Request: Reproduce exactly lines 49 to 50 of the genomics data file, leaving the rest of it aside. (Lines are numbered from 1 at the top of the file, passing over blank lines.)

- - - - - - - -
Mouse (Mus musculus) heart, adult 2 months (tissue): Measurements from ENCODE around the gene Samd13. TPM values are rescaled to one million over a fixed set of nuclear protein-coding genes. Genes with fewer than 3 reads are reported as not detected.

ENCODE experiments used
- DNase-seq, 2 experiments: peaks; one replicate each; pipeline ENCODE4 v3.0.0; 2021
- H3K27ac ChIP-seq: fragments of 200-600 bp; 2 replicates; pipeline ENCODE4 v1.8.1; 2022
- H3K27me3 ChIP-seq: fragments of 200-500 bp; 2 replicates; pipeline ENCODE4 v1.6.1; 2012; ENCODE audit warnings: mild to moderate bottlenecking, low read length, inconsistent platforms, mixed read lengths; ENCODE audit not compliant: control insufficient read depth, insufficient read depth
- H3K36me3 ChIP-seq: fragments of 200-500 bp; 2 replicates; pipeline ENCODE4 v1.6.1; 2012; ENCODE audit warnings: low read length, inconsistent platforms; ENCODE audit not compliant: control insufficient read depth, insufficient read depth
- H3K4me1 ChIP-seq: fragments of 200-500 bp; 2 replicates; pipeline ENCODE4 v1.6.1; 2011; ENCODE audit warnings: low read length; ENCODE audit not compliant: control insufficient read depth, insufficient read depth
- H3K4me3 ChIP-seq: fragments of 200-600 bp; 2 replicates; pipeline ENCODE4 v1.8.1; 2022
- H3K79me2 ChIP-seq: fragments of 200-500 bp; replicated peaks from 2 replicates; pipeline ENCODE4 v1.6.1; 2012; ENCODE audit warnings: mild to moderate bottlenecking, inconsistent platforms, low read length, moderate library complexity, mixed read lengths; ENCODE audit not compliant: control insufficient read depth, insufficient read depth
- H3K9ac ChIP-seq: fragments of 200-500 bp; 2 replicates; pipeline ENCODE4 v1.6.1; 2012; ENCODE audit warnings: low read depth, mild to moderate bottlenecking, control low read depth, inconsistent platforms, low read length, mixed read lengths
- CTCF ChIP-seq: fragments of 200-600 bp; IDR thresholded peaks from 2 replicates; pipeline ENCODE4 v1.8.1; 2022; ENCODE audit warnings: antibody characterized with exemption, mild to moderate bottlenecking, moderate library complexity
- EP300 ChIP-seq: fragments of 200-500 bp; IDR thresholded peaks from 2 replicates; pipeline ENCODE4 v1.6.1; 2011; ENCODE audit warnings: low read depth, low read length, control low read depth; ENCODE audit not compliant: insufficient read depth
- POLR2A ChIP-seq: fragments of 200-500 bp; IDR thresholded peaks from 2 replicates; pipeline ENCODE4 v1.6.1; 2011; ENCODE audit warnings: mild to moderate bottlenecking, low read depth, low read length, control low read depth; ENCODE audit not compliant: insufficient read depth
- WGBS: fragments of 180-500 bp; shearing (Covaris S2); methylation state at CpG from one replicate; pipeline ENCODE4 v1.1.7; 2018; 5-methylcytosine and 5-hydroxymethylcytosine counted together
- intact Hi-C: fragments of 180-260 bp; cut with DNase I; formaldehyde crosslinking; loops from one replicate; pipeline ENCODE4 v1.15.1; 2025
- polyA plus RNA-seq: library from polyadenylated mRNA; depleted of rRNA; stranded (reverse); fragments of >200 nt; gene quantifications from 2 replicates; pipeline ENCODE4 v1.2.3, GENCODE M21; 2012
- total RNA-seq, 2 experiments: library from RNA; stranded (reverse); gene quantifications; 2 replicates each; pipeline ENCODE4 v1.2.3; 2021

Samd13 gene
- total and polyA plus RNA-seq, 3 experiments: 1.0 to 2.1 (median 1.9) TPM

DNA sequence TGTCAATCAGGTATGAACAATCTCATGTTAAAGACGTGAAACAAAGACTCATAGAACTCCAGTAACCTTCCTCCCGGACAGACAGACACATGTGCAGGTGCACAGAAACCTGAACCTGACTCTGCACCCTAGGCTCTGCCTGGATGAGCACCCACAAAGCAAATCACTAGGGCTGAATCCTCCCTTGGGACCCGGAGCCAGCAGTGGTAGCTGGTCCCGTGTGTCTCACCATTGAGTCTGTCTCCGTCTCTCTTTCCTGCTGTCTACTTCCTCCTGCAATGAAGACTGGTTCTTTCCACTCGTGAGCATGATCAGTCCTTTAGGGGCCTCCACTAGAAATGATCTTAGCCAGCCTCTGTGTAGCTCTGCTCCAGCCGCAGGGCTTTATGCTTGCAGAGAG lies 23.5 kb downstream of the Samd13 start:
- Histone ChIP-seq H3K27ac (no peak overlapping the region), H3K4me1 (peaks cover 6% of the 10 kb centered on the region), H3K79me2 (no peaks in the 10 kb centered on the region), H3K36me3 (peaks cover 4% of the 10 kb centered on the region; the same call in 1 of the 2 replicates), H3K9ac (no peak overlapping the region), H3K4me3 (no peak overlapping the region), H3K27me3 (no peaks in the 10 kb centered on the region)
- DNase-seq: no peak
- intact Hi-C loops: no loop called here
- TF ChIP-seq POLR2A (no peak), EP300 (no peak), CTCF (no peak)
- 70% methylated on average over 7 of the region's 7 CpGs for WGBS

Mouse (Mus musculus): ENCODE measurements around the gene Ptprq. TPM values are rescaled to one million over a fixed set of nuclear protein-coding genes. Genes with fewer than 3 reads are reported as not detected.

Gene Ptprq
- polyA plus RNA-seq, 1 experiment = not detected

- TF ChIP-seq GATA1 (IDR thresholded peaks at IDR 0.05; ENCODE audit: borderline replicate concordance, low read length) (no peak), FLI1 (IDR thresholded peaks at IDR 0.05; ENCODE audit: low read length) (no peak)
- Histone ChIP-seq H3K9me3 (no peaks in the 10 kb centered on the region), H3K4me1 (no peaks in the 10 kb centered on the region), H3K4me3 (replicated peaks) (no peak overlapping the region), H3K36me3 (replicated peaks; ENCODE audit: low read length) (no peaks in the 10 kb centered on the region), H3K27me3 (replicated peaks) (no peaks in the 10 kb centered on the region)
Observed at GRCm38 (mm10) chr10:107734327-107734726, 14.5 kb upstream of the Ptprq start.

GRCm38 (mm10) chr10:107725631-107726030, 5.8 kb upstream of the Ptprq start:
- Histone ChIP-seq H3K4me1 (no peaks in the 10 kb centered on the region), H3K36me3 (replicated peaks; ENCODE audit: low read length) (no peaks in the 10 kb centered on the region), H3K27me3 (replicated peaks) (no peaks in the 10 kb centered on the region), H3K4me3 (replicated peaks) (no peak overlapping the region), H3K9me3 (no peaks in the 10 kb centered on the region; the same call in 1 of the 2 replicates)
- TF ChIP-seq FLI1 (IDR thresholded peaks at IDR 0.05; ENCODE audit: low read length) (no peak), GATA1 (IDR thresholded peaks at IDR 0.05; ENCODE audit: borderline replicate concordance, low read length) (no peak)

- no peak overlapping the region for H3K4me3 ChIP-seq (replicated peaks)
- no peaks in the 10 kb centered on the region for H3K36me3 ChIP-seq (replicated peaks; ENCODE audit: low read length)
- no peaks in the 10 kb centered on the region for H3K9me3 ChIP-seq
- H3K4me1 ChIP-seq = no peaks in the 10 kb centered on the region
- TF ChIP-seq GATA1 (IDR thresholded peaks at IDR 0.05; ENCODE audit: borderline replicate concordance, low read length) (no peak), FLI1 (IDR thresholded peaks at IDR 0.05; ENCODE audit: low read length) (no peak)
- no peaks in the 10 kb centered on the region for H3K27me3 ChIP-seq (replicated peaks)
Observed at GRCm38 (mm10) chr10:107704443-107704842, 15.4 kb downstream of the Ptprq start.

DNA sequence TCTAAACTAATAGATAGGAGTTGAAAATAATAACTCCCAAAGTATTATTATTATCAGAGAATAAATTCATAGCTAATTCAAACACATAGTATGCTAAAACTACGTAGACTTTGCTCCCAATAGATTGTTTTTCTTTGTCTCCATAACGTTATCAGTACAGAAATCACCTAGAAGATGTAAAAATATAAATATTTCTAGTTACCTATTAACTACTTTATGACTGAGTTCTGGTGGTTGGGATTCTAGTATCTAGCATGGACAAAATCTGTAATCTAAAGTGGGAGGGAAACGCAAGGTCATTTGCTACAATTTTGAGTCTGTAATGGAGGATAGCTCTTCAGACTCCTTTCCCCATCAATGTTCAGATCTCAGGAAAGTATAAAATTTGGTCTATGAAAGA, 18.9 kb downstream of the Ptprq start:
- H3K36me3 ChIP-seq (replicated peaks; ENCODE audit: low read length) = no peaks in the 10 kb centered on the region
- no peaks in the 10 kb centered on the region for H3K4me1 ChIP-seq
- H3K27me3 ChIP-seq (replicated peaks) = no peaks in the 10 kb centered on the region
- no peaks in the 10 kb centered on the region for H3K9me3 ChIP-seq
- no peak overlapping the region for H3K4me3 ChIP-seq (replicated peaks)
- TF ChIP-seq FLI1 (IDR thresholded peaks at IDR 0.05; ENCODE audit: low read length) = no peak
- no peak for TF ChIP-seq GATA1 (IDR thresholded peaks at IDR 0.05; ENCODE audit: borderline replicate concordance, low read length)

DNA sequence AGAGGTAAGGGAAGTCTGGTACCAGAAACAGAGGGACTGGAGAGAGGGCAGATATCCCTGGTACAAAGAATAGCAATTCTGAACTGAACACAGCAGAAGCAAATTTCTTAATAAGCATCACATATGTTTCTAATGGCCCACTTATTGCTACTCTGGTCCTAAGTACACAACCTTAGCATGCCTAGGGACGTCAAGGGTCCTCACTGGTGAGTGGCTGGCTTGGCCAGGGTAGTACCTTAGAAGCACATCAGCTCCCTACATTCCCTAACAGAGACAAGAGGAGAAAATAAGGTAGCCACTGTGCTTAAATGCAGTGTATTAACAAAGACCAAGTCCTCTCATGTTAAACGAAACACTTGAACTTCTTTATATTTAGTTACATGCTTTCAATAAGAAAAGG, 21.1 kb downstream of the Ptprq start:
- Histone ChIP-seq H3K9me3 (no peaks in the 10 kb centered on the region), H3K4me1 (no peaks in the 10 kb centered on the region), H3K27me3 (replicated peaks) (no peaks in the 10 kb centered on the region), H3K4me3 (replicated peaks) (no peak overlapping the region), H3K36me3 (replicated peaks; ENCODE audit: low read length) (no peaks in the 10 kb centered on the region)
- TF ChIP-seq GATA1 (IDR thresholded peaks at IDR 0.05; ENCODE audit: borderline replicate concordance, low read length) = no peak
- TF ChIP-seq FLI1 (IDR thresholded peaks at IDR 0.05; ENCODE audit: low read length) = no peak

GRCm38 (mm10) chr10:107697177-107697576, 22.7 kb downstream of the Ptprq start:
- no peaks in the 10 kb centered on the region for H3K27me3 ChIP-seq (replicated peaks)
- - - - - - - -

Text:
- no peak for TF ChIP-seq GATA1 (IDR thresholded peaks at IDR 0.05; ENCODE audit: borderline replicate concordance, low read length)

DNA sequence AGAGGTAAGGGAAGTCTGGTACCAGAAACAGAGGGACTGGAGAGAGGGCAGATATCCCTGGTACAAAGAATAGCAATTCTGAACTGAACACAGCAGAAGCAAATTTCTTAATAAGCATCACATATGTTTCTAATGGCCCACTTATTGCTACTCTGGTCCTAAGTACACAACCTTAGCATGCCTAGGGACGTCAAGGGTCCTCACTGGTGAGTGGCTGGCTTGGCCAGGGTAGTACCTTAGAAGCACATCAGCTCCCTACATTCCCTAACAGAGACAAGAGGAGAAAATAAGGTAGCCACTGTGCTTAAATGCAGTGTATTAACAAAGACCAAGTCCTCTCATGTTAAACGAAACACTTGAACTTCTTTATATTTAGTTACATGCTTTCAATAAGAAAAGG, 21.1 kb downstream of the Ptprq start: